When it comes to feeding, dogs are creatures of habit …

[06 mars 2013 - 15h49] [mis à jour le 19 décembre 2013 à 14h55]

Changing your dog’s food suddenly can cause digestive problems. ©Phovoir

Do you  ever wonder if your dog is tired of eating the same food every day? To avoid nutritional deficiencies and indeed allergies (such as dermatoses), make sure you choose your dog’s food carefully from what’s on offer. And a useful piece of advice: don’t set too much store in variety… his digestive system could suffer as a result.

There are different types of foods available for dogs. First, there are “dry” foods which come in the form of small, crunchy biscuits in packets or cartons. These are simple to store and usually economical as they are produced in large packs. Most importantly, they allow you to give your dog meals that satisfy his specific needs, both in terms of quality (vitamins, minerals, etc) and quantity. Today, there is a very wide range to meet different requirements: the dog’s size, age, pre-existing illness (allergies), working dogs (hunting) or pets, dogs with a tendency to put on weight, etc. And, thanks to its crunchy nature, dry food will often help keep your dog’s teeth nice and white.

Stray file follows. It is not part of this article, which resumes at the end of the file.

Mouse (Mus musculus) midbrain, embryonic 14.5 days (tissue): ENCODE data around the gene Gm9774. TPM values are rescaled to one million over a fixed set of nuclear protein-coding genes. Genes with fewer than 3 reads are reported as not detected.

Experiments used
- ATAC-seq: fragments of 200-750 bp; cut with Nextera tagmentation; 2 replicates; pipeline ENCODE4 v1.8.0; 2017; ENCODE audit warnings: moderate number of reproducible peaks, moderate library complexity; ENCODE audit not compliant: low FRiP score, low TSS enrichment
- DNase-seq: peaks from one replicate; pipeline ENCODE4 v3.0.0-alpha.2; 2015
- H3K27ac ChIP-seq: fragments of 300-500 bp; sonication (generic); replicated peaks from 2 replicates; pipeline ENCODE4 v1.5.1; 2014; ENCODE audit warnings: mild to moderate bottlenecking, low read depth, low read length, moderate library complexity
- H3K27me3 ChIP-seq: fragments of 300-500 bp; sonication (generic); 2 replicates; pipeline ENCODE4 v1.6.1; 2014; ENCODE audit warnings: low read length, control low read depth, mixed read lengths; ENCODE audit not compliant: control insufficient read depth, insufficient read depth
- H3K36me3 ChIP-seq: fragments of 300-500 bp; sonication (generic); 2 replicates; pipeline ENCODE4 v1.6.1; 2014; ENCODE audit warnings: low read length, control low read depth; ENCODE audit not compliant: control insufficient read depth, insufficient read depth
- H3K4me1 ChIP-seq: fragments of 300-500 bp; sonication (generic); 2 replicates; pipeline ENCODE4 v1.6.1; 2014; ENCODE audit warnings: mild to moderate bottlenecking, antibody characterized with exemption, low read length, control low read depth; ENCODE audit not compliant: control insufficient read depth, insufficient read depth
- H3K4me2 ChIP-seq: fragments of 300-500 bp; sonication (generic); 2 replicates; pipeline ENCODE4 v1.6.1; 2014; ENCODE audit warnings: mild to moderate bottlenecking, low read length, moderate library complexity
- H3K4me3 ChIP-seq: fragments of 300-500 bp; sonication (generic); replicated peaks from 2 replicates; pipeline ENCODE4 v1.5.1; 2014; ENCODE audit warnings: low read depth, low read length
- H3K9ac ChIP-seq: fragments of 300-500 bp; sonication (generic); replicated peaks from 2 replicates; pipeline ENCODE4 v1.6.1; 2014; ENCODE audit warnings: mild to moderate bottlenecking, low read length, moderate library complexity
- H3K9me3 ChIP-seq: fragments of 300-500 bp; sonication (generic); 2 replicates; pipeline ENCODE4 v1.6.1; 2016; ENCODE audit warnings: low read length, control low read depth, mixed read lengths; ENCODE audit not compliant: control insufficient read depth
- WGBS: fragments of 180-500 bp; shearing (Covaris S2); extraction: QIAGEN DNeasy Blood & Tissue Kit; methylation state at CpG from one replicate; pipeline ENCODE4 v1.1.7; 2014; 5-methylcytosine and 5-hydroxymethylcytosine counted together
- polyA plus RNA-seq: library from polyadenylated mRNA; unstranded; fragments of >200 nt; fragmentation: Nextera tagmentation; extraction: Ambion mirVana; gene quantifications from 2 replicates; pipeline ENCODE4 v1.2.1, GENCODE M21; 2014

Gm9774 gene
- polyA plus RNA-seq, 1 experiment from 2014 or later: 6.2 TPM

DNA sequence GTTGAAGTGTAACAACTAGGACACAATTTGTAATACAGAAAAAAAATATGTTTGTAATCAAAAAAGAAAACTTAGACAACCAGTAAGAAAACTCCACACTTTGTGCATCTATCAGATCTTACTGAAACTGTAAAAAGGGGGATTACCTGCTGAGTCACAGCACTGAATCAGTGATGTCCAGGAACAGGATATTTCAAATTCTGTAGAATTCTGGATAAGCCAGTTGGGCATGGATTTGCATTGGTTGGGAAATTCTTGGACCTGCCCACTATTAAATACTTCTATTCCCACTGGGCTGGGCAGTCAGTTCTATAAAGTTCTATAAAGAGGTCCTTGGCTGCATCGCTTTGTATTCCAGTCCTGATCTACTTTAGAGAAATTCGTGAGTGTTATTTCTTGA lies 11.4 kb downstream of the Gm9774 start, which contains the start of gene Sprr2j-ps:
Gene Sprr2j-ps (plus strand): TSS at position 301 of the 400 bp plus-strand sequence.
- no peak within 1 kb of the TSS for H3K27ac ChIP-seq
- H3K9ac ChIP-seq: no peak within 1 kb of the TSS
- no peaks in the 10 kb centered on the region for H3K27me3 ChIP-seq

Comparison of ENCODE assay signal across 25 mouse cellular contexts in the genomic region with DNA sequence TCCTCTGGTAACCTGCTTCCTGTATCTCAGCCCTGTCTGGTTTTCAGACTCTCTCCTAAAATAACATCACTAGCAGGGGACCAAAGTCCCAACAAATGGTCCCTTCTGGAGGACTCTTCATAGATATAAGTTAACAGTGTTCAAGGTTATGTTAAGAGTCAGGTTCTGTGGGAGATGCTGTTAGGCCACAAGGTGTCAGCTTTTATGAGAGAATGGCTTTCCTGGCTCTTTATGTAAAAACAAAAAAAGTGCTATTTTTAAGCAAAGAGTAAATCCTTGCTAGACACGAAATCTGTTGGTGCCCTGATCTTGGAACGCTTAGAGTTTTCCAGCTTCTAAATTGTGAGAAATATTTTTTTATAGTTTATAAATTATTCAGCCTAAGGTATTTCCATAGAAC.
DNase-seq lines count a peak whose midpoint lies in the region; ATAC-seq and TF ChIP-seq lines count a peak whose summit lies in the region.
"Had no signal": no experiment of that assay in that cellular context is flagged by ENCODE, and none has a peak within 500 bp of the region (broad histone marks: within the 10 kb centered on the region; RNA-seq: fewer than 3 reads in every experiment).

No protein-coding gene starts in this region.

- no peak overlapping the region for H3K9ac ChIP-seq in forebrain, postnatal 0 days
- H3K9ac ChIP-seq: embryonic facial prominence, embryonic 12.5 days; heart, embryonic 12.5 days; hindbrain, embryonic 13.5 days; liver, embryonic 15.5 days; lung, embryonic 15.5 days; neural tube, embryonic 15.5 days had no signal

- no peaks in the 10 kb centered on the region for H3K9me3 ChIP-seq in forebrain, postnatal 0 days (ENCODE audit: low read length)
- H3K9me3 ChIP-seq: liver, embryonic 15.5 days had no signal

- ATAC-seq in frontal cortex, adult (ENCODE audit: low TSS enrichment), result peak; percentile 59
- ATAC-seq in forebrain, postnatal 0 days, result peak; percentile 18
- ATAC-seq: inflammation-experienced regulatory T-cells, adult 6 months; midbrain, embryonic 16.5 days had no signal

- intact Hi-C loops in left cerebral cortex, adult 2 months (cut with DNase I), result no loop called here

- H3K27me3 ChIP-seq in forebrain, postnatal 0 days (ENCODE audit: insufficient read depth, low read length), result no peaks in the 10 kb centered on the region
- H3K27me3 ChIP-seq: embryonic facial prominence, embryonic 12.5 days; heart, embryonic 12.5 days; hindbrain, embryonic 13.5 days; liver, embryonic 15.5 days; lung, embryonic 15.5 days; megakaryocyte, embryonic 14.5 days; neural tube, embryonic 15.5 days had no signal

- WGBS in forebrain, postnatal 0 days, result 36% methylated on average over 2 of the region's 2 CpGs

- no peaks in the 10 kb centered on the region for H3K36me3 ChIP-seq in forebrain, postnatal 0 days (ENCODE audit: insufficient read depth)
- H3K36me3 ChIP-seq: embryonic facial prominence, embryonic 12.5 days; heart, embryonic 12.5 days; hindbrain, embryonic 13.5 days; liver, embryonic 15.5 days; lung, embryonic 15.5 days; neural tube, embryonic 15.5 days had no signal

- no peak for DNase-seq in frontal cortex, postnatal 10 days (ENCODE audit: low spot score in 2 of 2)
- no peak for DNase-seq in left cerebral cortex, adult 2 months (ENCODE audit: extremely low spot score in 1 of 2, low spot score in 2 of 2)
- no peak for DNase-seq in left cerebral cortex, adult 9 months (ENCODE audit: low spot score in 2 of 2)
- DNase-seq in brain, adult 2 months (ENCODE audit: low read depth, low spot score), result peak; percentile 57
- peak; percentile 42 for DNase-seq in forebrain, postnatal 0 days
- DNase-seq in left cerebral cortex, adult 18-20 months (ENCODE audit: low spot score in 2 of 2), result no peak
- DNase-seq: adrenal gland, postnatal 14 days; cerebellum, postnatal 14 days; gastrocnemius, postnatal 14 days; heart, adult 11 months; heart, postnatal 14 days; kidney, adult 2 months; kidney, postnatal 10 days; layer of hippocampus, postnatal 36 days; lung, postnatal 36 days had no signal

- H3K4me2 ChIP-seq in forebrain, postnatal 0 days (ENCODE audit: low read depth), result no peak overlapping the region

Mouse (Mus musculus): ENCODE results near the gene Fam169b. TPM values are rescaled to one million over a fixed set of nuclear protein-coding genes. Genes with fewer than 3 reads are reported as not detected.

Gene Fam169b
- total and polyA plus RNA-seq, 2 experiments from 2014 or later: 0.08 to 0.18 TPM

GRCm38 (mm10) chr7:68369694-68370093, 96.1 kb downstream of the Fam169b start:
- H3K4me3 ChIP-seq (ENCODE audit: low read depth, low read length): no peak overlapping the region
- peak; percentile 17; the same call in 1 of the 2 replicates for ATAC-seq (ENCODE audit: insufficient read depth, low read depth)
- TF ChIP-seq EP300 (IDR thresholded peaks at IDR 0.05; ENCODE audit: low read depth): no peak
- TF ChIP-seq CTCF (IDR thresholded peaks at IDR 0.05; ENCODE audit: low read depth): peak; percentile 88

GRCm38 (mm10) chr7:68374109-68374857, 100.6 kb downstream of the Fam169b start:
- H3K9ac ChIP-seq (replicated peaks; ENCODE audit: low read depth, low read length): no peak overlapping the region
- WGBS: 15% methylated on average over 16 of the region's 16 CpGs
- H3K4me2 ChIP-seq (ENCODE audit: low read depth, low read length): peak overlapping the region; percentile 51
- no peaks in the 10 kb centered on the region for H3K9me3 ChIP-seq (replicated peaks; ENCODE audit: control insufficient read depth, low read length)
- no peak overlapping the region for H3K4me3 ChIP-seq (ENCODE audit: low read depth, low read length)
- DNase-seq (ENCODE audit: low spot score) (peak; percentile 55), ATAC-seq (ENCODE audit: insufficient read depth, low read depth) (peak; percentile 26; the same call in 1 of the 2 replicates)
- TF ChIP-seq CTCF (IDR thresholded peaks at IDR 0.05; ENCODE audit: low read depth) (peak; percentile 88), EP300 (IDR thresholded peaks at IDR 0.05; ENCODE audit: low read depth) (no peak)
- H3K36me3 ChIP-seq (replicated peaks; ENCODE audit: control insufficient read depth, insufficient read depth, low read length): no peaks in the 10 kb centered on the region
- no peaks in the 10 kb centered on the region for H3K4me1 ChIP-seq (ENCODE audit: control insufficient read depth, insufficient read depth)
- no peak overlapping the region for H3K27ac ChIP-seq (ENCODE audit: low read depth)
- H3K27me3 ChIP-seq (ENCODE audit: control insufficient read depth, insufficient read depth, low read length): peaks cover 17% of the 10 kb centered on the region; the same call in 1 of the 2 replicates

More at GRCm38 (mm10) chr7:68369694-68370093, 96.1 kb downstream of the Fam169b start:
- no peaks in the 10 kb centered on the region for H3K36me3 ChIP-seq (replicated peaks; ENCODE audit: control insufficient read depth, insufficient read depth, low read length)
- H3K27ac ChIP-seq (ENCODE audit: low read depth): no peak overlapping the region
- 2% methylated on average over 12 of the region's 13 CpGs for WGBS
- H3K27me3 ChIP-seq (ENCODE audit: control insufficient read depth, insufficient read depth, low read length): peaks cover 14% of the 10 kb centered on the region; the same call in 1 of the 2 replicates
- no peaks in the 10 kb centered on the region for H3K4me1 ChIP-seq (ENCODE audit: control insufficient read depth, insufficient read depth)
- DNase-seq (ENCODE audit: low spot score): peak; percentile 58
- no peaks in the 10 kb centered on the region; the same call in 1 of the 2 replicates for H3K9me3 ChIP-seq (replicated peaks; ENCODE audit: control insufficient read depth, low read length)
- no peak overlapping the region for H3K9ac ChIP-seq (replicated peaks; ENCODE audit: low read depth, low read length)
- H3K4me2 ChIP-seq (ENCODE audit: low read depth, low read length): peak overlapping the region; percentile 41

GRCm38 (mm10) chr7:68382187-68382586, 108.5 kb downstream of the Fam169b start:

Moist dog foods which are most similar to human food in appearance. But remember that certain brands do not skimp on additives such as sugar and colouring, which are of no nutritional value. If you choose this type of food, put dry, crunchy food in the bowl regularly too. They will help your dog to keep his ravaging “smile”…

The same holds true too for dogs fed on canned foods. This may be tasty but it also contains a lot of water and this can make your dog urinate more frequently. You must also make sure that his food doesn’t stay in the bowl too long, as unwelcome bacteria are likely to start breeding.

If you feel that your dog’s food is a little “sad”, brighten it up from time to time with a treat. Generally speaking, dogs enjoy brewer’s yeast and this is also excellent for their coat. If in doubt, don’t hesitate to talk to your vet.  He or she will be able to tell you which foods to avoid, such as chocolate, poultry carcasses, onions and garlic.

Written by: David Picot – Edited by: Emmanuel Ducreuzet

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